Society - Canada - Niger - Crime
Abductors of Canadian diplomats still unknown
The missing UN special envoy to Niger Mr. Robert Fowler is still no-where-to-be-found. According to reports, the United Nations head office has rallied aid from Canada, as well as Niger and other West Africa countries to strengthen the search and rescue opertaion of the ambassador who has been missing since December 15th.

In a message posted on the website of the Tuareg Front des Forces de Redressement (FFR) said it had taken Mr Fowler and three other people. But in two later statements, the group denied taking any hostages - saying it had been the victim of disinformation.

According to UN spokeswoman Marie Okabe, "The UN, the government of Canada and the government of Niger are working in close partnership with each other and regional actors to resolve this case. The UN is pursuing all appropriate channels to secure the safe return of Robert Fowler.”

The veteran Canadian diplomat was with another Canadian and a local driver when he went missing about 40km (25 miles) from the Niger capital, Niamey.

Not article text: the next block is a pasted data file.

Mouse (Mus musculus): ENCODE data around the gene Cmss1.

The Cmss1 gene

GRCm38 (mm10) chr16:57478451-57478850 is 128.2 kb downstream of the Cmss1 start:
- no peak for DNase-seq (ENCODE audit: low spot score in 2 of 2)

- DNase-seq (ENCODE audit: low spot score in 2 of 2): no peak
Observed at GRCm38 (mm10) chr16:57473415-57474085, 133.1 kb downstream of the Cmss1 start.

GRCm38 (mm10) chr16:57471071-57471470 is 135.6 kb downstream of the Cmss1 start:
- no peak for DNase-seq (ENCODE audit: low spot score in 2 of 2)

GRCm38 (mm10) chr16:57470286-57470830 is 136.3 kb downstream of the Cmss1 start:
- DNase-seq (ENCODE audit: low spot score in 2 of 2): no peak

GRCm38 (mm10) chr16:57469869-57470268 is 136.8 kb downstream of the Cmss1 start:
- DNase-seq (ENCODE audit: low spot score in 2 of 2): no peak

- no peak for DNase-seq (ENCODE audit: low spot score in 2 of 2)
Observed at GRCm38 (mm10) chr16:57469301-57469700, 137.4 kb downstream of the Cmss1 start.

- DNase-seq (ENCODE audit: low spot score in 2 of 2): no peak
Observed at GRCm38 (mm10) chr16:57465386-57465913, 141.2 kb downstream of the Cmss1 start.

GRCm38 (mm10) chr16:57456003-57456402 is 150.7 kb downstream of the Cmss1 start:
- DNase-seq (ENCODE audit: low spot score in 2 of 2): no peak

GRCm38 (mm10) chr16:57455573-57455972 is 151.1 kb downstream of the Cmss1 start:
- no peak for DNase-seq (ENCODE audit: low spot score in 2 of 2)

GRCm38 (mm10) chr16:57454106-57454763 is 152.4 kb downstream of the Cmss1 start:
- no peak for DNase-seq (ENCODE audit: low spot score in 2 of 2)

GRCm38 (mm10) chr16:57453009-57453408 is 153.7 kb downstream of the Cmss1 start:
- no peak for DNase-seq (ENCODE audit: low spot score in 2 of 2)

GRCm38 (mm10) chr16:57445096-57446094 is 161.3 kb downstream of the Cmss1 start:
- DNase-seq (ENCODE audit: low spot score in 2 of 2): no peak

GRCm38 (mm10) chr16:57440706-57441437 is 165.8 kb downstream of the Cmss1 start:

The diplomat’s vehicle was eventually found with its engine still running, a UN spokesman said. UN officials said Mr Fowler, who is based in Canada, was in Niger for meetings with officials.

But in a statement issued after his disappearance, Niger’s foreign ministry said that Mr Fowler was in the country on private business and had left Niamey without informing the authorities.

The group are thought to have visited the gold mining region of Samira before they went missing.

The Tuaregs have traditionally been a nomadic people roaming across the Sahara Desert but some took up arms, saying the Niger government is not doing enough to improve their lives.

The FFR broke away from the better known Tuareg MNJ rebels, who are fighting for greater autonomy and a larger share of northern Niger’s vast mineral wealth. The MNJ has had frequent clashes with the country’s army and has also kidnapped foreigners working in the uranium mines.

"We will not comment or release any information which may compromise those efforts and endanger the safety of these persons, " Marie Okabe added. Tuareg rebels have however been engaged in armed struggles against the Niger government for several decades.


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